77 P. 402

In the Matter of the Estate of ADOLPH SUTRO, Deceased. THEODORE SCHUCKING, Appellant, v. EMMA L. MERRITT et al., Appellants, and KATE NUSSBAUM et al., Respondents.

S.F. No. 3844.Supreme Court of California, In Bank.
June 9, 1904.

Page 488

APPEAL from an order of the Superior Court of the City and County of San Francisco dismissing a proceeding for the determination of heirship. J.V. Coffey, Judge.

The facts are stated in the opinion of the court.

Thomas Gerstle, Campbell, Metson Campbell, Morrison Cope, and Bradley McKinstry, for Appellants.

The court had jurisdiction after proof of service of notice (Code Civ. Proc., sec. 1664) The entry of default bound all persons not appearing. (Hitchcock v. Superior Court, 73 Cal. 295. ) The appearance of respondents waived all technical objections and irregularities. (2 Ency. of Pl. Prac., p. 653.) An objection that the pleading was not in time is waived by failure to object thereto promptly. (21 Ency. of Pl. Prac., pp. 708, 709; Brinkley v. Duncan, 10 Ark. 252.) The provisions of law for intermediate steps after jurisdiction is acquired are directory. (Potter’s Dwarris on Statutes, pp. 222, 224, 225 Davis v. Smith, 58 N.H. 17; Matter of Empire City Bank, 18 N.Y. 199. ) The additional statement in the default decree does not vitiate it. It should be regarded as surplusage, so far as the effect of the decree is concerned. Utile, per inutil non vitiatur. (Wallace v. Eldredge, 27 Cal. 497.)

Bishop Wheeler, and Garret W. McEnerney, for Respondents.

The court could not make an exception in its decree of default, and its order was void. (Estate of Mahoney, 133 Cal. 180, 181-183.[1] ) The decree must adjudge the default of all persons not appearing, and the complaint must be filed within twenty days after the decree. (Code Civ. Proc., sec. 1664) The remedy is statutory and in rem (In re Burton, 93 Cal. 459; In re Blythe, 110 Cal. 226; Estate of Joseph, 118 Cal. 663), and the procedure prescribed must be strictly followed.

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(Smith v. Westerfield, 88 Cal. 374, 378; Windsor v. McVeigh, 93 U.S. 274, 282, 283; East Tennessee R.R. Co. v. Southern Tel. Co., 112 U.S. 306, 310.)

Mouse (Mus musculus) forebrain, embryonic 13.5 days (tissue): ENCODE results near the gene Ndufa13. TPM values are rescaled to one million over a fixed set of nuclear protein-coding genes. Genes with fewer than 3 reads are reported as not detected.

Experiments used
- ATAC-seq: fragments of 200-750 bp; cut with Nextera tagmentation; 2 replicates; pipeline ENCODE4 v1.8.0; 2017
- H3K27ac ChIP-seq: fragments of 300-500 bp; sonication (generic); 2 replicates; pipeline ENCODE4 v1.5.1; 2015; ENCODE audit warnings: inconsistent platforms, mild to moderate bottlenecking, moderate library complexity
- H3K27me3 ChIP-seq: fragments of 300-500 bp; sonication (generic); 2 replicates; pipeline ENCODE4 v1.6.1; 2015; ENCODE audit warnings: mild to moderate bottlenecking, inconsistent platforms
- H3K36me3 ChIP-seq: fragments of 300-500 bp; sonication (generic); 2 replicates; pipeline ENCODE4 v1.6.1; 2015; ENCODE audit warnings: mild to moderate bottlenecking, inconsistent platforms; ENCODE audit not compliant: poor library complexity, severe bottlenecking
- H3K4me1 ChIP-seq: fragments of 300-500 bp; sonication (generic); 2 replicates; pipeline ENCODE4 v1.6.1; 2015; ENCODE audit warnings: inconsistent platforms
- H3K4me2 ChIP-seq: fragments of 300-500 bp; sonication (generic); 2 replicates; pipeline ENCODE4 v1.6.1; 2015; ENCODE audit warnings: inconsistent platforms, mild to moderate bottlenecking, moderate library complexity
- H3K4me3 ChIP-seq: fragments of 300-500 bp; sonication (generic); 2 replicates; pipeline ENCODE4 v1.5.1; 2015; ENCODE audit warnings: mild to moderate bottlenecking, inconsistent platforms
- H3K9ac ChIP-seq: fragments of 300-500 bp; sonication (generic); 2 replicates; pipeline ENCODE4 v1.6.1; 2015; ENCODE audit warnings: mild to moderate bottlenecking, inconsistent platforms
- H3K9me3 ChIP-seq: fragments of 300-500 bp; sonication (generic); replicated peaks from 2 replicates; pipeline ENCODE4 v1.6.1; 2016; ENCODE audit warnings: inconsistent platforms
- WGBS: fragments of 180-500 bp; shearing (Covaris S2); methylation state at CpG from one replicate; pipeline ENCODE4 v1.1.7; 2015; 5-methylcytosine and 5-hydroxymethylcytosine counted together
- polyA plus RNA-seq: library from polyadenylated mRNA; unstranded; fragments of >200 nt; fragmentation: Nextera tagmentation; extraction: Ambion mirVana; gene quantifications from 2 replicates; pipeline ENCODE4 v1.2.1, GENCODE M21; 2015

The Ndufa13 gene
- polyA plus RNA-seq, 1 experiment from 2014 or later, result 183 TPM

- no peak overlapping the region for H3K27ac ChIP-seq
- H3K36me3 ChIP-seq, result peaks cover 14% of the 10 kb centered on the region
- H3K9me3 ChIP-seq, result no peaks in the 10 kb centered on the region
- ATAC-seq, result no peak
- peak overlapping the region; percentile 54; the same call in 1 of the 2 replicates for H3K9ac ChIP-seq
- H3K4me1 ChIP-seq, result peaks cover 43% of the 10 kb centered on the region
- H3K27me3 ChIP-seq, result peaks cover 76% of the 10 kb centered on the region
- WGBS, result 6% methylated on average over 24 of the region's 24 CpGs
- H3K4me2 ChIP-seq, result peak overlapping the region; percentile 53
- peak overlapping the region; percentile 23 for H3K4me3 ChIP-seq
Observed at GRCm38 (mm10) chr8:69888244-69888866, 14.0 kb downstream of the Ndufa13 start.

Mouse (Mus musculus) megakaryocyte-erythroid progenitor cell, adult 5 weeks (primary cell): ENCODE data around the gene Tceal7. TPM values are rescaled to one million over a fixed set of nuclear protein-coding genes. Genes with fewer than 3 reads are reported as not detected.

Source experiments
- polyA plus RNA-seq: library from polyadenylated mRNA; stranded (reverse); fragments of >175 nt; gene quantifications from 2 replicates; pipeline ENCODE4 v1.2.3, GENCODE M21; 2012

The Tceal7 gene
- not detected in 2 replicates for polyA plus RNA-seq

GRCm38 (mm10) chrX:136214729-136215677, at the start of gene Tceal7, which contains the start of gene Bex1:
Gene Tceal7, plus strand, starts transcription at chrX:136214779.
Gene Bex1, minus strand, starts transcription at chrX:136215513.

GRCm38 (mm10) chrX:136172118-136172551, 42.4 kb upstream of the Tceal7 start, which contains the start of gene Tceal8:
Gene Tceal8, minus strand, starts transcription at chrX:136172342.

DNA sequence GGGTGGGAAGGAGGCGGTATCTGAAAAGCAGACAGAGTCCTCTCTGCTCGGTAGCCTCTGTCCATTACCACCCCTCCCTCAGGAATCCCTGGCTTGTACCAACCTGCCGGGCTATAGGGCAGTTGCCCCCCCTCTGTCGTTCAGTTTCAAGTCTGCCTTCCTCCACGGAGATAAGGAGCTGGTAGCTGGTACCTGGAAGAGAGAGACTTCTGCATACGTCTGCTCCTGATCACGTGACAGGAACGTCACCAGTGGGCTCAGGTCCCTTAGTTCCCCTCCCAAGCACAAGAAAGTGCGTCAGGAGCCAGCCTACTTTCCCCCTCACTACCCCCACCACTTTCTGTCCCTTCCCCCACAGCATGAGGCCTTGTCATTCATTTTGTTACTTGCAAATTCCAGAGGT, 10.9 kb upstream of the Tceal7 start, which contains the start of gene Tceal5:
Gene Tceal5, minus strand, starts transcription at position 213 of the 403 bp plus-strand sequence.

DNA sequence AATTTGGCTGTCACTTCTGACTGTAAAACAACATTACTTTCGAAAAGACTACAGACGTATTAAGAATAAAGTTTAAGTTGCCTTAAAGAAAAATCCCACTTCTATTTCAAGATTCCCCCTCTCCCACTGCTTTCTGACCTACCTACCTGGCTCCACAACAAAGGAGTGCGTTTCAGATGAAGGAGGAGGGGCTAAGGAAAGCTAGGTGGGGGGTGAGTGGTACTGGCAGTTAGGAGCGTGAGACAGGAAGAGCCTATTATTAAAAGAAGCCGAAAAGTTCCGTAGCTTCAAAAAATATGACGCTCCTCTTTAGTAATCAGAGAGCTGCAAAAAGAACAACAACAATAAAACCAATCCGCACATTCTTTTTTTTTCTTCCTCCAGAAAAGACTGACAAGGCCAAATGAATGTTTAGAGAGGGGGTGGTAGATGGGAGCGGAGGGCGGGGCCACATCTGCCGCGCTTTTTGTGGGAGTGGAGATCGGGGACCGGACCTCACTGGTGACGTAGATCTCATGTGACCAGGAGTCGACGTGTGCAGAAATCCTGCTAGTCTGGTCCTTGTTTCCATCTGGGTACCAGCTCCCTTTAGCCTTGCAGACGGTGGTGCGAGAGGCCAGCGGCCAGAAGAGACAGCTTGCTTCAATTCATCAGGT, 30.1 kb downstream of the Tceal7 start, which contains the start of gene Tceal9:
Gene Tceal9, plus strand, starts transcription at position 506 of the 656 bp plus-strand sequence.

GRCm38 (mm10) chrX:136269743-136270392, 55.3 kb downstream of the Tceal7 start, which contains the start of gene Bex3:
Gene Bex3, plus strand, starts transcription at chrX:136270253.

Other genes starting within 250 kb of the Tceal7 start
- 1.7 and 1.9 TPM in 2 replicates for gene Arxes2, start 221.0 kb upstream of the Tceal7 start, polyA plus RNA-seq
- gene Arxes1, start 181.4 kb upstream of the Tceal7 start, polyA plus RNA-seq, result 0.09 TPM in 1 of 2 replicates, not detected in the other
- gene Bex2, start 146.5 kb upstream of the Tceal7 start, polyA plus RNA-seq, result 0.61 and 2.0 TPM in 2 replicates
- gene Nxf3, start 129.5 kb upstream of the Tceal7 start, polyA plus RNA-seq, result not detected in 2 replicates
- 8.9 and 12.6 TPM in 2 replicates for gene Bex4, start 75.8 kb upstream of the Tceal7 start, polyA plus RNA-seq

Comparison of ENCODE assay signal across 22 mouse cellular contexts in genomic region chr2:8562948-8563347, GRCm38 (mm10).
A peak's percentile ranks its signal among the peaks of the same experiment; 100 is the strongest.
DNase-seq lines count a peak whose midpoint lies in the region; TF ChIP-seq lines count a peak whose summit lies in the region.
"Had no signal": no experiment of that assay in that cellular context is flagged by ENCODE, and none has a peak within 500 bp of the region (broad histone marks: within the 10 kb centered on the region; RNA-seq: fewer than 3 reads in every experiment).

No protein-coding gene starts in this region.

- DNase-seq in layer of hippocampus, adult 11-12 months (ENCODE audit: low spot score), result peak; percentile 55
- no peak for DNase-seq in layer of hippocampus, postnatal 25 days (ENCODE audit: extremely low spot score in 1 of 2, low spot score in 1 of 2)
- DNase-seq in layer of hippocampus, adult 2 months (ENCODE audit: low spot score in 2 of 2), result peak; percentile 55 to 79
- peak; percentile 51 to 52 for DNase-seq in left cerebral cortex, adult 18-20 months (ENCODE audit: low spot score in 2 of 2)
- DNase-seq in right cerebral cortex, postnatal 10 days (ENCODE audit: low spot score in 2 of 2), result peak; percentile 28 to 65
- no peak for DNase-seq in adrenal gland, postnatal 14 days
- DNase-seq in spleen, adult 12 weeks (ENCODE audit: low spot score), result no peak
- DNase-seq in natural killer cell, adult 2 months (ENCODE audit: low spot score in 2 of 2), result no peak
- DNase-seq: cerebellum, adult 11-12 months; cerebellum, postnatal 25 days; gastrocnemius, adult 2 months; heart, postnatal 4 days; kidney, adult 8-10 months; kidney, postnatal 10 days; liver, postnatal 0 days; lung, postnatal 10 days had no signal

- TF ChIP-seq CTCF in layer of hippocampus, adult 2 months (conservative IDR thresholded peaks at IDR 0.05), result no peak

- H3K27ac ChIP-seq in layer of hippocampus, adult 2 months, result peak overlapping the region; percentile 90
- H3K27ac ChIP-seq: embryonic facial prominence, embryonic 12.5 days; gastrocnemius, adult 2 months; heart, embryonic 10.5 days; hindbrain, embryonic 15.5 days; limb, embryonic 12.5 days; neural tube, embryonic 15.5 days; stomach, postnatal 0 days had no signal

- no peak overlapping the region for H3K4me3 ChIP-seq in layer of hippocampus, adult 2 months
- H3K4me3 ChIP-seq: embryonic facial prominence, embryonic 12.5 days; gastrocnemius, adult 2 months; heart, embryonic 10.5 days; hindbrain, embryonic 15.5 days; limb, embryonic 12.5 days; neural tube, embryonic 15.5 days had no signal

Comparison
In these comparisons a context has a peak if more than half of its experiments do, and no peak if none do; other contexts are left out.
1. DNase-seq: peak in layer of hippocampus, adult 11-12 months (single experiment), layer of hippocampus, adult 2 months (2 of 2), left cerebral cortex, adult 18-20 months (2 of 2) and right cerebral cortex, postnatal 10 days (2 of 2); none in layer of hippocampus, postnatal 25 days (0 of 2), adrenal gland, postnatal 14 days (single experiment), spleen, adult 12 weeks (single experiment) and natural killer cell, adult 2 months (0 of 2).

[1] 85 Am. St. Rep. 155.

McFARLAND, J.

During the administration of the estate of Adolph Sutro, deceased, and one year after the issuance of letters testamentary therein, Theodore Schucking filed a petition, under section 1664 of the Code of Civil Procedure, praying the court to ascertain and declare the rights of all parties to said estate, etc. The court made an order directing service of notice to all persons interested to appear at a named time and place, in terms as provided in said section of the code; and on November 6, 1902, an order or decree of the court was made and filed “establishing proof of the service of said notice,” as provided by the section. Up to this point in the proceeding the provisions of the section were beyond question fully complied with. The section, however, provides that “after the expiration of the time limited for appearing” the court shall “enter an order adjudging default of all persons for not appearing, who shall not have appeared as aforesaid” and an order of that character was made on November 17, 1902, the sufficiency of which is disputed. On November 28, 1902, which was just twenty-two days after the order establishing service of notice, Theodore Schucking filed a “complaint.” To this complaint Kate Nussbaum and six other persons, who are “respondents” herein, filed a demurrer, which was overruled, and thereafter they filed an answer setting up their claims to heirship and distribution. They also stipulated that the proceeding should be tried on October 14, 1903; but upon the case being called on that day respondents moved the court to dismiss the proceedings for want of jurisdiction. This motion was based on two grounds, — 1. That the decree establishing default, above referred to, was void for the reasons hereinafter noticed; and 2. Because the complaint of Schucking was filed more than twenty days after the decree establishing proof of service of notice. The court granted the motion on said grounds, and made an order that the proceedings “be and the same are hereby dismissed for want of jurisdiction, and said court refuses to proceed with the trial of said action.” From this order dismissing the proceeding for want of jurisdiction the plaintiffs, Schucking,